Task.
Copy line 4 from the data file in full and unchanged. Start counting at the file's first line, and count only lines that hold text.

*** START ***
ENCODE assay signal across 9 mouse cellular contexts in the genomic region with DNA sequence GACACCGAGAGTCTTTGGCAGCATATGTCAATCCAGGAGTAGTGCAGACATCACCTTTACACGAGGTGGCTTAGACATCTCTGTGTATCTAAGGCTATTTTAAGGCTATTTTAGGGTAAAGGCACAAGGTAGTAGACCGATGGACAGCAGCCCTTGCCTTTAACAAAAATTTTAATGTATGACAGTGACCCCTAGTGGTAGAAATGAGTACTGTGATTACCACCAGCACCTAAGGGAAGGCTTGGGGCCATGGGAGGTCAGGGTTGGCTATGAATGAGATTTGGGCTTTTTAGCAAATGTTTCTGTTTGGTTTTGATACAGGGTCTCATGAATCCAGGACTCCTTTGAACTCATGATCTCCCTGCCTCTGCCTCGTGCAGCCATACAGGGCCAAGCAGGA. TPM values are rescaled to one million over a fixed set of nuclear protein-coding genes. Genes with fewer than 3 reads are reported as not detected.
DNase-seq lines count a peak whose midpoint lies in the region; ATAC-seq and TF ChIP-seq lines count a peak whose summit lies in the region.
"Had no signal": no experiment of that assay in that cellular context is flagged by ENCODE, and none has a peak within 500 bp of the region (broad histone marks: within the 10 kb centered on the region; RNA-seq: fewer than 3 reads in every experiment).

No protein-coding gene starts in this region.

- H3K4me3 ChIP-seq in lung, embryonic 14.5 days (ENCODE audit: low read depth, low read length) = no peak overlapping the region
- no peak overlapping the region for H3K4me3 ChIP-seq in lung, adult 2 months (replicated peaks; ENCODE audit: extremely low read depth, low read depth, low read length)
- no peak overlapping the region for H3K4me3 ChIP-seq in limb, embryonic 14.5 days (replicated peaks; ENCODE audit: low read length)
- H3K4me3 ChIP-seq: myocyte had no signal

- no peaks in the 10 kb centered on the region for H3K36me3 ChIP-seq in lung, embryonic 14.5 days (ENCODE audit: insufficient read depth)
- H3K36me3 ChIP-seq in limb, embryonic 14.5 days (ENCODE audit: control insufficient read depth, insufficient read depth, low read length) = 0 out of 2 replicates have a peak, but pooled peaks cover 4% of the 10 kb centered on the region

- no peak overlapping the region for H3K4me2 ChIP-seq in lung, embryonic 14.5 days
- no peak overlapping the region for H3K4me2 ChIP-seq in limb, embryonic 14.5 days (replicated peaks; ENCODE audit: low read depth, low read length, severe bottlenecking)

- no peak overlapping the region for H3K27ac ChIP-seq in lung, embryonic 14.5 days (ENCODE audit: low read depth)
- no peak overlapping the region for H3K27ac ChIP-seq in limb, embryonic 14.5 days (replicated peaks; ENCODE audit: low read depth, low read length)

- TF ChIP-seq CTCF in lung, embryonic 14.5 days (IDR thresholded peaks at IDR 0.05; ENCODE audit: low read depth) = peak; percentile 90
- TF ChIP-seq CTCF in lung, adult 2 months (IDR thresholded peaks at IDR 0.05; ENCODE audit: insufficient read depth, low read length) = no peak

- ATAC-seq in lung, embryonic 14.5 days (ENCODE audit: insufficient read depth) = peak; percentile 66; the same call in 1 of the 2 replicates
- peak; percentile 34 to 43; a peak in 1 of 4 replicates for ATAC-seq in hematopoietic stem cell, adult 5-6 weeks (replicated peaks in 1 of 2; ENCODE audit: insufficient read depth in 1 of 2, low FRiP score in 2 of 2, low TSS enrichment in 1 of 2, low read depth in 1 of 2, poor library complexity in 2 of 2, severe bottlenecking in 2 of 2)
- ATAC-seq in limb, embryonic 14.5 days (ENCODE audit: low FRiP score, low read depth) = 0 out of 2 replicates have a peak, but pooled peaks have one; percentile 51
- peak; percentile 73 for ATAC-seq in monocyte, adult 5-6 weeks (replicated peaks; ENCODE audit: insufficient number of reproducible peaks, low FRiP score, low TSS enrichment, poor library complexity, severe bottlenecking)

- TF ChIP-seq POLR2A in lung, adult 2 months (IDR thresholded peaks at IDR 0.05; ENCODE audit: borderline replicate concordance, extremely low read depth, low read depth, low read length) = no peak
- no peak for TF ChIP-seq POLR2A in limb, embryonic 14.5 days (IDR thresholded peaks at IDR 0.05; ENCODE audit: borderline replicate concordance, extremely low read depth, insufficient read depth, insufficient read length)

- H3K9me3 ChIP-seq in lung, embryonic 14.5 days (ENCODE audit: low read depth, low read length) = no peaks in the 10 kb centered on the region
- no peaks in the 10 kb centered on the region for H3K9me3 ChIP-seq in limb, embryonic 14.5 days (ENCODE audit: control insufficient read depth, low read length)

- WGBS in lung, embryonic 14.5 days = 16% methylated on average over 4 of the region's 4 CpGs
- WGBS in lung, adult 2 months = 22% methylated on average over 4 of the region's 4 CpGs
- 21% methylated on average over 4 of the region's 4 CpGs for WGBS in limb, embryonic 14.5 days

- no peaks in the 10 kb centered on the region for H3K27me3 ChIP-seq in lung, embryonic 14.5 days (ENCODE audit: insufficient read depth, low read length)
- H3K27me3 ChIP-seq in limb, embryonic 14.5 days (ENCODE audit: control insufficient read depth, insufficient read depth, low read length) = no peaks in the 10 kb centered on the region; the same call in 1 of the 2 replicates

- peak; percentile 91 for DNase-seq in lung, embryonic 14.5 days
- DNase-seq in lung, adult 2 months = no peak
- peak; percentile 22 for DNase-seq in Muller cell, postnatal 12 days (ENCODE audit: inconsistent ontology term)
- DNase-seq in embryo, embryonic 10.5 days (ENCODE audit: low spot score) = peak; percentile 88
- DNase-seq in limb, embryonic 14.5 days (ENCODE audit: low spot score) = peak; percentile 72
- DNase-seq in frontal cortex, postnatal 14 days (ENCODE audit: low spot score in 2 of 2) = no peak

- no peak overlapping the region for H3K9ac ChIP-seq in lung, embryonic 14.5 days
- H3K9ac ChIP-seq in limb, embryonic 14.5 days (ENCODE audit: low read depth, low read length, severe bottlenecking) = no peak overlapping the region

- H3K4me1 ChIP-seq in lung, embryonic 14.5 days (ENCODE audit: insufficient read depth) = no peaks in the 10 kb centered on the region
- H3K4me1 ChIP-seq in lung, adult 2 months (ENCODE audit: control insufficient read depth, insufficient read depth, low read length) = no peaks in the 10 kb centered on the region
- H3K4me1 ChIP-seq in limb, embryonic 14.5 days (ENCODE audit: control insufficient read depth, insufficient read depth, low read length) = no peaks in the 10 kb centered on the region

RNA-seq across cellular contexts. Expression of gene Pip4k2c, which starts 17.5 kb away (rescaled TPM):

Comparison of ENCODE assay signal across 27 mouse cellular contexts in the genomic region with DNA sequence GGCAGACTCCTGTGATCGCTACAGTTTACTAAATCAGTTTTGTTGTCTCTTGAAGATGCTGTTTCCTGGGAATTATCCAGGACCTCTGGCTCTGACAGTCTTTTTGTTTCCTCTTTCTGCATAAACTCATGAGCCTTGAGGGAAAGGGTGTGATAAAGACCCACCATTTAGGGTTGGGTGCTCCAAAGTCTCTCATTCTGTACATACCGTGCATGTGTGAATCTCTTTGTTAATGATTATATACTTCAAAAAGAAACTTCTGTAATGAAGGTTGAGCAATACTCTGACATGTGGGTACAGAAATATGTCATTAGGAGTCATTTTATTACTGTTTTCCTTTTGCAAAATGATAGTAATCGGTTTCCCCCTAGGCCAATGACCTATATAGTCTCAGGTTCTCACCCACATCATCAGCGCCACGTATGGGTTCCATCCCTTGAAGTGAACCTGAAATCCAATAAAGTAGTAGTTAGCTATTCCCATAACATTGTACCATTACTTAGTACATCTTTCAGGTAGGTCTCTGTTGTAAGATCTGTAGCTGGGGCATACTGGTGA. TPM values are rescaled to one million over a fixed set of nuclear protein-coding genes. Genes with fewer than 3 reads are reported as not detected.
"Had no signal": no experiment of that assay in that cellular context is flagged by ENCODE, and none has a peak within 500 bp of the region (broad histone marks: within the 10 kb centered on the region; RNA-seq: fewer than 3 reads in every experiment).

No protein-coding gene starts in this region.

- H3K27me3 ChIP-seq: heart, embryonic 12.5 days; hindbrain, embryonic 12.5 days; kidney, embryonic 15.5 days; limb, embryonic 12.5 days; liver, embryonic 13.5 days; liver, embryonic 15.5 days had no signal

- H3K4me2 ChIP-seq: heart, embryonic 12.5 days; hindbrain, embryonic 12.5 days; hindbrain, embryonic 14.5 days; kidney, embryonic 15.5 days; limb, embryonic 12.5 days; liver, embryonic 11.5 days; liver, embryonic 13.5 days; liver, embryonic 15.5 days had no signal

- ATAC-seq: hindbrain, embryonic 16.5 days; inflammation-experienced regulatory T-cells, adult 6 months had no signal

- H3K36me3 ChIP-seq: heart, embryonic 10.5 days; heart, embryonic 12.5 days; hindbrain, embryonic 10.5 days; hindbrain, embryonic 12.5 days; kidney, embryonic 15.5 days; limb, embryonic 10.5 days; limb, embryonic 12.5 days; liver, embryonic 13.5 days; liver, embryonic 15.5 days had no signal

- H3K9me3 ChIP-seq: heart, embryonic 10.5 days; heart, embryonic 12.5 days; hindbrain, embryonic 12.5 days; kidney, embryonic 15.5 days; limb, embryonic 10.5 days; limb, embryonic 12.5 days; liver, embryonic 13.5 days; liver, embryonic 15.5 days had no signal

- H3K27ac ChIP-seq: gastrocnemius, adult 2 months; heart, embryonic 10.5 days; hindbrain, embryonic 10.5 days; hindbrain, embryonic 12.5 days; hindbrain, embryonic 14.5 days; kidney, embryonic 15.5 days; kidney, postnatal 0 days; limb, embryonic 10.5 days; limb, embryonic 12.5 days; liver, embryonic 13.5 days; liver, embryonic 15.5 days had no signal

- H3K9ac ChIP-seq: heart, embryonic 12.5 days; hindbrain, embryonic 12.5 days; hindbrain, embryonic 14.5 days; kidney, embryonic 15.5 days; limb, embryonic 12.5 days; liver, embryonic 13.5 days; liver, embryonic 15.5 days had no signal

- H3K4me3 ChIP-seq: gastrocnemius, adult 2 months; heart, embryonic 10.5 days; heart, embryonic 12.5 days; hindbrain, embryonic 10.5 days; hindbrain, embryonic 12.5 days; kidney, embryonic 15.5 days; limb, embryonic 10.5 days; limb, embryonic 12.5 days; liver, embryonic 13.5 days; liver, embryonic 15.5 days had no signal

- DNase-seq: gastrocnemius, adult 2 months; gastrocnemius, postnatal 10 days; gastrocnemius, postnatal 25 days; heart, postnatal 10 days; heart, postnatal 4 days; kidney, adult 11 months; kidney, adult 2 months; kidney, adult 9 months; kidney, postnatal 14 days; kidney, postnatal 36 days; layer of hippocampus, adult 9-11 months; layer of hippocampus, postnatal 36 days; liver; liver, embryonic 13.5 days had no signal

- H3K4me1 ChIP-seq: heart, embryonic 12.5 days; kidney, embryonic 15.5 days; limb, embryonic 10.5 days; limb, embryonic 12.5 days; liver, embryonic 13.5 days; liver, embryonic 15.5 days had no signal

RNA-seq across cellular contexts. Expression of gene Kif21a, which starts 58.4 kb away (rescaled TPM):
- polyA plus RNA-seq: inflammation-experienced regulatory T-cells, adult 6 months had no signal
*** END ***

No protein-coding gene starts in this region.